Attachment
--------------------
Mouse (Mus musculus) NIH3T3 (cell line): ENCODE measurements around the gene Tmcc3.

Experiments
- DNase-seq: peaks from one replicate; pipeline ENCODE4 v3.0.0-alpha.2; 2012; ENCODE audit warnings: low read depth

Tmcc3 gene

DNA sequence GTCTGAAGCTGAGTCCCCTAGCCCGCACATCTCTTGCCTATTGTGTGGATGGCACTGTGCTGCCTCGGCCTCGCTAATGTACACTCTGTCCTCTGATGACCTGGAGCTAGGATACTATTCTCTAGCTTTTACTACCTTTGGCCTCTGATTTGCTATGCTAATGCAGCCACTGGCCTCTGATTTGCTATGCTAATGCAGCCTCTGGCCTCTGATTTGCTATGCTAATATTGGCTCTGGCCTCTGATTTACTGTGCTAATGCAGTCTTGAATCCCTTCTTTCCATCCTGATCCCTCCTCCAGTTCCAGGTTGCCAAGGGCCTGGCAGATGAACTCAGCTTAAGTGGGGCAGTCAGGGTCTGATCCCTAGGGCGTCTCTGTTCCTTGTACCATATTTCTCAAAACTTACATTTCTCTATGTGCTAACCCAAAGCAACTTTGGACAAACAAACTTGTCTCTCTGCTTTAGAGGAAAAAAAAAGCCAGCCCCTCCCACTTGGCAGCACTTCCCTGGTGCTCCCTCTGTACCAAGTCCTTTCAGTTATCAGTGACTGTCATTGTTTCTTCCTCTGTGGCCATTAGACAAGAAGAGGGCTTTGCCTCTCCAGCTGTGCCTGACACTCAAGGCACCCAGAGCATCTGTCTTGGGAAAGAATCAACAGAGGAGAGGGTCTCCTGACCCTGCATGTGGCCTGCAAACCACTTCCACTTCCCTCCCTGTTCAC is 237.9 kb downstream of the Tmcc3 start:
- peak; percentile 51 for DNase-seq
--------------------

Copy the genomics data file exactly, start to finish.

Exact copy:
Mouse (Mus musculus) NIH3T3 (cell line): ENCODE measurements around the gene Tmcc3.

Experiments
- DNase-seq: peaks from one replicate; pipeline ENCODE4 v3.0.0-alpha.2; 2012; ENCODE audit warnings: low read depth

Tmcc3 gene

DNA sequence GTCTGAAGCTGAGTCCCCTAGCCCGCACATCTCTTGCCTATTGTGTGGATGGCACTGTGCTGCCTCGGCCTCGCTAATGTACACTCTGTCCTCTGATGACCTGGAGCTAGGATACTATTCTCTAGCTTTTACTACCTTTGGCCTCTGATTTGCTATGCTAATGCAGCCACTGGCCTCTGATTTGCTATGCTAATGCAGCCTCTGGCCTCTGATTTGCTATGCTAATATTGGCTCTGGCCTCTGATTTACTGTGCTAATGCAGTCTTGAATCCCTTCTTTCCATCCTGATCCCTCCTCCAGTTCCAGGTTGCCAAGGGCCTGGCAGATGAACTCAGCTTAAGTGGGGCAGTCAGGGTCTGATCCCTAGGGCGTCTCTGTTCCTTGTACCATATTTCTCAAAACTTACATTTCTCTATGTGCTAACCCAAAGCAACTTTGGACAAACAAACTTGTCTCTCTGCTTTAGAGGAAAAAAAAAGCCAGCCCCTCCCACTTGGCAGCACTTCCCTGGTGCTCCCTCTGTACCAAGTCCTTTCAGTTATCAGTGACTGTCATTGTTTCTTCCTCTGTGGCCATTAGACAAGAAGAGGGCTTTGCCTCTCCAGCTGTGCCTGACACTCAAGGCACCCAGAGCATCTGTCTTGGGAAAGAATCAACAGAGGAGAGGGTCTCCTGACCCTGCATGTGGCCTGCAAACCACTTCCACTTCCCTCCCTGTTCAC is 237.9 kb downstream of the Tmcc3 start:
- peak; percentile 51 for DNase-seq